Making badminton part of me and my mental wellbeing

This week we’ve been heavily focused on discovering how sports and physical exercise go hand-in-hand with positive mental wellbeing. Our team’s very own counselling psychologist in training, Caroline Outterside, tells me about her personal experience playing badminton, and how this has shaped a happy and very holistic part of her life.

I hear you are a fantastic badminton player; can you tell me a little bit about it and how you got into it? 

As a little girl I always enjoyed playing games and running around with my friends. The key influence was my father who played badminton to a good standard. He took me and my brother along to hit shuttles when I was about 8, he also suggested we went to coaching Saturday mornings. We grumbled about formalising the play, but he said it was a great social sport to learn and a great way to make new friends and enjoy yourself.

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I picked it up pretty quick and began to enjoy it a lot, I also started to enter local junior tournaments. I won a few and lost a few but wasn’t put off by this. Dad was great, he wasn’t a pushy parent, he enjoyed seeing me play and be good at the sport he loved. I started to play further afield, outside the county and eventually in Wales. Following Junior badminton, I represented Yorkshire 3rd team aged 15, 2nd team aged 17 and 1st team aged 19 to 29 when I had my first child. I was born in Wales and was invited to play for them when I was 20 and continued to do so for several years.

At the time did you recognise that it was having a positive impact on your mental wellbeing?

I think because I started young, the mental fitness became a part of my keeping physically fit, so I never actually thought in terms of my mental health. But naturally I enjoyed the sport and felt good, so I knew it was good for me.

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I could tell it made me feel good: when I was running around hitting shuttles, nothing else mattered and I could get lost in that world, not thinking of anything else except badminton. I was naturally introverted but my confidence grew; normally I hated anyone watching me – but I didn’t mind when it came to badminton, this was a revelation.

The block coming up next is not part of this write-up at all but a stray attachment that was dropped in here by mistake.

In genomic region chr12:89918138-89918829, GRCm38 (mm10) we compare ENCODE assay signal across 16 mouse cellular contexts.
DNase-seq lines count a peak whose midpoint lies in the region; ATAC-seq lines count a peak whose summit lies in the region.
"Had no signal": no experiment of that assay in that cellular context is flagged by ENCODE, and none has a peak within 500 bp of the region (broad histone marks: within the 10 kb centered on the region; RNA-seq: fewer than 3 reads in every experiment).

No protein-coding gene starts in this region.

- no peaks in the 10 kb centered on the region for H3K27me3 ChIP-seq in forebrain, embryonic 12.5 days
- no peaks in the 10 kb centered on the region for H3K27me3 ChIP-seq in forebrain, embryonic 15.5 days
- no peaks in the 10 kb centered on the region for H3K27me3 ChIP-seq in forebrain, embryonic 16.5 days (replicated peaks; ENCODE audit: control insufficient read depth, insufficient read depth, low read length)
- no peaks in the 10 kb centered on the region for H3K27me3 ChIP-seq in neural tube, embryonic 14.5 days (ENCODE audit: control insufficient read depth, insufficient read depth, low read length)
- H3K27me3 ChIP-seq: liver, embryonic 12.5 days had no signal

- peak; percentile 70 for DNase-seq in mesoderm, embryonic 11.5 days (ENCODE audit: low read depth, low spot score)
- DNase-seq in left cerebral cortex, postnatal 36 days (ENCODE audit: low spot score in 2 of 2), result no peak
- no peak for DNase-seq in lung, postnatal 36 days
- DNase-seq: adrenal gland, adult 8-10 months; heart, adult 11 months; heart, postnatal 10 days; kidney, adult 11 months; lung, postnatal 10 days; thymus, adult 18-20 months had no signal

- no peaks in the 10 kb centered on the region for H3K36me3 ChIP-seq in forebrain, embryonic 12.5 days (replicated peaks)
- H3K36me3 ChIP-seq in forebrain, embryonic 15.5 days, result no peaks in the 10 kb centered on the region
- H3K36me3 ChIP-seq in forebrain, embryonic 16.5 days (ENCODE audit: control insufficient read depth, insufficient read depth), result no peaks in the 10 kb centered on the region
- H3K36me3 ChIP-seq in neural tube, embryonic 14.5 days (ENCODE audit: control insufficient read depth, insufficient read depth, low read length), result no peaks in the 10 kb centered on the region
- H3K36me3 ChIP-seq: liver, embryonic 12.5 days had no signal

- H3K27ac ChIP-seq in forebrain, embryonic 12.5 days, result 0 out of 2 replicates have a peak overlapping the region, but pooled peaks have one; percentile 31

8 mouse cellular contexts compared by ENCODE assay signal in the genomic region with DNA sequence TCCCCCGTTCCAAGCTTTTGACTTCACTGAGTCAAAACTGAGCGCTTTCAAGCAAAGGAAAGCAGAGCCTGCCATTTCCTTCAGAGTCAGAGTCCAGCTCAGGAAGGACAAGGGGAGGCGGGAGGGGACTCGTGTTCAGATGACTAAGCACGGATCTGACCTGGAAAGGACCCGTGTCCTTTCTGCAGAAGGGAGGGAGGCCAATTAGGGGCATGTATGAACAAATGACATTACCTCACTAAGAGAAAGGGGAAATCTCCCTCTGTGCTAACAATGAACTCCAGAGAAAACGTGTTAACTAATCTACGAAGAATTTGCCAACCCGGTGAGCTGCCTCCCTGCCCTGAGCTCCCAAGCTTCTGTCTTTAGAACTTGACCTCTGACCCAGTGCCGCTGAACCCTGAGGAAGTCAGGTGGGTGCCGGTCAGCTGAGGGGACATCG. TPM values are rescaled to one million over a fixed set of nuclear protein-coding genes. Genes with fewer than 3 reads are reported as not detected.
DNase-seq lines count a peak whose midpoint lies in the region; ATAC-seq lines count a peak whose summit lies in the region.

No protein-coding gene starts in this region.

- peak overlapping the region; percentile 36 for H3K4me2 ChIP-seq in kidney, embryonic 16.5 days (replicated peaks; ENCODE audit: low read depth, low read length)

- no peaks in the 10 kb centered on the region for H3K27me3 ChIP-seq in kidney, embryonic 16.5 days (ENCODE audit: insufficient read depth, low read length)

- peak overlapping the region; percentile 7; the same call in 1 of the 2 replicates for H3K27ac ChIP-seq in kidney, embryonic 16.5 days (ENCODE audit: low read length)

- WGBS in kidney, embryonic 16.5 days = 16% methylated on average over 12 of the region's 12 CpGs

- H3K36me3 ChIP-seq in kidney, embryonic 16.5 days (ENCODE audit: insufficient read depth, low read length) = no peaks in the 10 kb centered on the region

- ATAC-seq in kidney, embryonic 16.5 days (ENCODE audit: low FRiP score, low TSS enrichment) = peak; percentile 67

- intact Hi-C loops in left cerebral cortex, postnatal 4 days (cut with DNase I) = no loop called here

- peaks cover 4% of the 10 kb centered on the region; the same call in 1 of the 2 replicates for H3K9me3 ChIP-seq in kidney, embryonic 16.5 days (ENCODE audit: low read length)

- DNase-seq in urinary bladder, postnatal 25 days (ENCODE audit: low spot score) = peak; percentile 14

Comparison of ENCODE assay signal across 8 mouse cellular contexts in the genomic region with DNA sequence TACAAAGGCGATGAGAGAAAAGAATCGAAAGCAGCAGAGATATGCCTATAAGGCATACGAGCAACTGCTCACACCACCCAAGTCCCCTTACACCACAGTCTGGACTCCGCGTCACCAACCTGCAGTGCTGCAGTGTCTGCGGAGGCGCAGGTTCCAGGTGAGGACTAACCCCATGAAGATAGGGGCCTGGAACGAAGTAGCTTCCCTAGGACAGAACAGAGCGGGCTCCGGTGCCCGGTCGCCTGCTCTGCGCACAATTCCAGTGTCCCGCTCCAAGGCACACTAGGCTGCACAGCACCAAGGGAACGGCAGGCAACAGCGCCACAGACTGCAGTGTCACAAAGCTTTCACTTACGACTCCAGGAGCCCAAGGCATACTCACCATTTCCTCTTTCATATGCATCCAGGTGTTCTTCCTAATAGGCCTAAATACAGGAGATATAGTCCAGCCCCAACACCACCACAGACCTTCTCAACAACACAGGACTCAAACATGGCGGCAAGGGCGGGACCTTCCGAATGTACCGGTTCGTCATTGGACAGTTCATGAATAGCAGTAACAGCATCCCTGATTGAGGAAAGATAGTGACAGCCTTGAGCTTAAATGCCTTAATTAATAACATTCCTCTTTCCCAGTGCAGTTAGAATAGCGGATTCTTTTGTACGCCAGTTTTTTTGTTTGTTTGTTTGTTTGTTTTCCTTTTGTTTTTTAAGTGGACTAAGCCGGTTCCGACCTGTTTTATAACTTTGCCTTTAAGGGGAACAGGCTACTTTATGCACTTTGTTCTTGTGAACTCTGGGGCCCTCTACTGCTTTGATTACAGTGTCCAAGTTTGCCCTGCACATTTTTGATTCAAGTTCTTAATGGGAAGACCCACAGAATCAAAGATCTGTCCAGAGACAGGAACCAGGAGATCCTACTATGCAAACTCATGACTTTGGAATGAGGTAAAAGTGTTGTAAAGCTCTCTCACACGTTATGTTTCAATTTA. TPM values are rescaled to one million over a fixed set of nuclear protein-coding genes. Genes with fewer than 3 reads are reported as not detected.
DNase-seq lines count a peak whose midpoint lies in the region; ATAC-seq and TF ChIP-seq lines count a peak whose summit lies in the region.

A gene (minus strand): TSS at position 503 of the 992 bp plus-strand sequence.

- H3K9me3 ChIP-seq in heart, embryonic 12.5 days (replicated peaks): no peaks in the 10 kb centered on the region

When I was on the court I entered a state of flow where nothing else mattered. I just focused intently on what was happening in the moment to moment experience

So, although I didn’t think in terms of mental health (and mental health wasn’t spoken about much back in the 70’s), I intuitively knew this sport was good for me.

Looking back now, is there anything specific about badminton that supported your mental wellbeing?

Now that psychology and psychotherapy are my career, looking back, I can see the huge value of playing badminton. On a regular local playing level, it was the fun I was having with others, doing something we were all skilled at to some degree, and feeling proud for mastering a skill so early on.

I also recognise that being good at something helped my self-esteem. Another element that was mentally beneficial I now recognise is ‘flow’. When I was on the court I entered a state of flow where nothing else mattered. I just focused intently on what was happening in the moment to moment experience.

I know badminton helped my mental wellbeing because when I stopped playing to have children, I noticed some differences. I always kept a level of fitness up, but not as high as it was, and as we had moved areas it wasn’t as easy to find a decent place to play, so we pretty much stopped for a few years (my husband was an ex England International).

I loved having babies but having a family, working and general life stresses I began to notice I had a stiff jaw, a lot of body tension, was becoming more stressed and increasingly quite anxious. This was completely new to me, and I recognised that badminton was so good for getting rid of stress and tension in my body, helping my breathing and keeping my mind focused all helped my anxiety.

To develop a habit you have to do something regularly and commit for a time. But you have to see it as adding value to your life and your wellbeing.

The badminton had in one way hidden that I had quite an active nervous system, by managing it for me. These days I use lots of things to manage mental wellbeing, from yoga and tai chi, to the gym, and walking - and they all make a difference to my life.

Do you think sports have a positive impact upon us mentally as well as physically? 

Yes, sport does have a whole body and mind positive impact on us. It keeps us active and moving which is what we are designed to do; it keeps our joints flexible and muscles strong, and our breathing balanced.

It focuses our mind on the present in an intentional way and most sports require connection to others. Team sports provide camaraderie, fun and social opportunities and even fairly solitary sports like running have a community and a shared identity. Mindfulness, connection, endorphins, achievement, enjoyment, breathing correctly, these are all the ingredients for good mental wellbeing.

To develop a habit you have to do something regularly and commit for a time. But you have to see it as adding value to your life and your wellbeing. This is how I have developed my yoga and tai chi on top of playing badminton. I think when you can feel the benefit, then you will stay motivated.